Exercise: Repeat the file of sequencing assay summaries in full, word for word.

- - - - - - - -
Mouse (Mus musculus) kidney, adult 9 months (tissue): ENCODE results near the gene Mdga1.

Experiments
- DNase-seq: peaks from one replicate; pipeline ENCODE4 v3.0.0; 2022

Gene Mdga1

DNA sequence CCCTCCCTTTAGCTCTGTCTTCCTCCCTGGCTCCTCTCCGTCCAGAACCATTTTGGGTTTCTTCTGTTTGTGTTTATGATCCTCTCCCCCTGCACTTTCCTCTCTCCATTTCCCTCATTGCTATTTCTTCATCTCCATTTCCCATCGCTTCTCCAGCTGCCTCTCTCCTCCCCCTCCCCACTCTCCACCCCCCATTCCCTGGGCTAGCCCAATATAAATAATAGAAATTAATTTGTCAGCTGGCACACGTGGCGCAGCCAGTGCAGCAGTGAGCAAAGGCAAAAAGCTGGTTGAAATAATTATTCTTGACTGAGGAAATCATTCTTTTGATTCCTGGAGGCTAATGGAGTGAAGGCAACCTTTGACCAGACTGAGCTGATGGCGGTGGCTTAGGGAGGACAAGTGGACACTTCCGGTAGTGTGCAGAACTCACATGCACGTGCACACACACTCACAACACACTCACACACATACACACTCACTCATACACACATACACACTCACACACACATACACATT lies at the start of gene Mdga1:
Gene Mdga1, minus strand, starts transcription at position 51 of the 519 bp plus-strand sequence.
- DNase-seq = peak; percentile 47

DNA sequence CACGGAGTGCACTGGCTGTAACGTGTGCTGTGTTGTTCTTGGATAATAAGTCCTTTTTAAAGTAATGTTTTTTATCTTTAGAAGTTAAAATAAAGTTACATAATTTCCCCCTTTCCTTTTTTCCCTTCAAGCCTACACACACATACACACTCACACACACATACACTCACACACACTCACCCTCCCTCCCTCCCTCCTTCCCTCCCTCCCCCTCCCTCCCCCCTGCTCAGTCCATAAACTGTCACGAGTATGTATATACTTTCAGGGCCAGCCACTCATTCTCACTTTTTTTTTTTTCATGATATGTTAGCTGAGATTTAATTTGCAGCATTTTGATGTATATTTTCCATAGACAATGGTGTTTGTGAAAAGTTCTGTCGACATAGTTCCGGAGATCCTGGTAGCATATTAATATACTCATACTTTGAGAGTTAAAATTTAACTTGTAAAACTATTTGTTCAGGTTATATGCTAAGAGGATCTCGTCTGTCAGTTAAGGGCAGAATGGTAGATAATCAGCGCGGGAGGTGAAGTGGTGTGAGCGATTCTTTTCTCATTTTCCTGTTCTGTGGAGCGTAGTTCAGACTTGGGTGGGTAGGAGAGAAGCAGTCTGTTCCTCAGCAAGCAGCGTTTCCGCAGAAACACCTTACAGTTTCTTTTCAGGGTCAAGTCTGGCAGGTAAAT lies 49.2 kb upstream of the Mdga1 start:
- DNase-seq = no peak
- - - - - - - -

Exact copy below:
Mouse (Mus musculus) kidney, adult 9 months (tissue): ENCODE results near the gene Mdga1.

Experiments
- DNase-seq: peaks from one replicate; pipeline ENCODE4 v3.0.0; 2022

Gene Mdga1

DNA sequence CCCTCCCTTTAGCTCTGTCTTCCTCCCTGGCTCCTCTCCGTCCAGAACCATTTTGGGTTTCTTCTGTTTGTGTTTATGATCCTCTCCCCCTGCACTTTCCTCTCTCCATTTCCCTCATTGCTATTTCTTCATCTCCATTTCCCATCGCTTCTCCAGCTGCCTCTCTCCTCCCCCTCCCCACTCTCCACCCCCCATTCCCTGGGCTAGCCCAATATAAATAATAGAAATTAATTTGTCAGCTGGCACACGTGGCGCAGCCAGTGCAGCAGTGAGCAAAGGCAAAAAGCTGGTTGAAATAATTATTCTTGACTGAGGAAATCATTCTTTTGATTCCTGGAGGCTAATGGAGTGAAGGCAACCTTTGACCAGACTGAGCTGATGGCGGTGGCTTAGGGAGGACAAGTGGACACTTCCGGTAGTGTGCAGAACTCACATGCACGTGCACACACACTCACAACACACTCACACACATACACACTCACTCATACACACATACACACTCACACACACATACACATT lies at the start of gene Mdga1:
Gene Mdga1, minus strand, starts transcription at position 51 of the 519 bp plus-strand sequence.
- DNase-seq = peak; percentile 47

DNA sequence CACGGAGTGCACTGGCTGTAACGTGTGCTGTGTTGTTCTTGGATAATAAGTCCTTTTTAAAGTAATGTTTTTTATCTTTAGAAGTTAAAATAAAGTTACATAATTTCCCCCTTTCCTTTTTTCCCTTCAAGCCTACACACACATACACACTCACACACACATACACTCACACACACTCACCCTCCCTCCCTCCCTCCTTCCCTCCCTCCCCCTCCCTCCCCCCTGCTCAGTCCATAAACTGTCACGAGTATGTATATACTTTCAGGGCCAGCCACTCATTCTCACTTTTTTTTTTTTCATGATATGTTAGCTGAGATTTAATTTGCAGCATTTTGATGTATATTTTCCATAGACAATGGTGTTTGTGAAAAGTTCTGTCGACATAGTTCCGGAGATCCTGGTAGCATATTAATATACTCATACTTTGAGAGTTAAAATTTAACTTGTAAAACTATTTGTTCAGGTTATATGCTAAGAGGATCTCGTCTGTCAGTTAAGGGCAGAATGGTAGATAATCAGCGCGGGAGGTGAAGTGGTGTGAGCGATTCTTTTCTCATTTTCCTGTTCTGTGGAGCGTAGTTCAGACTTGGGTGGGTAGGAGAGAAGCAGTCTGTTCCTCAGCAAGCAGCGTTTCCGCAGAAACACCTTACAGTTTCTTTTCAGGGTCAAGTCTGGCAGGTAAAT lies 49.2 kb upstream of the Mdga1 start:
- DNase-seq = no peak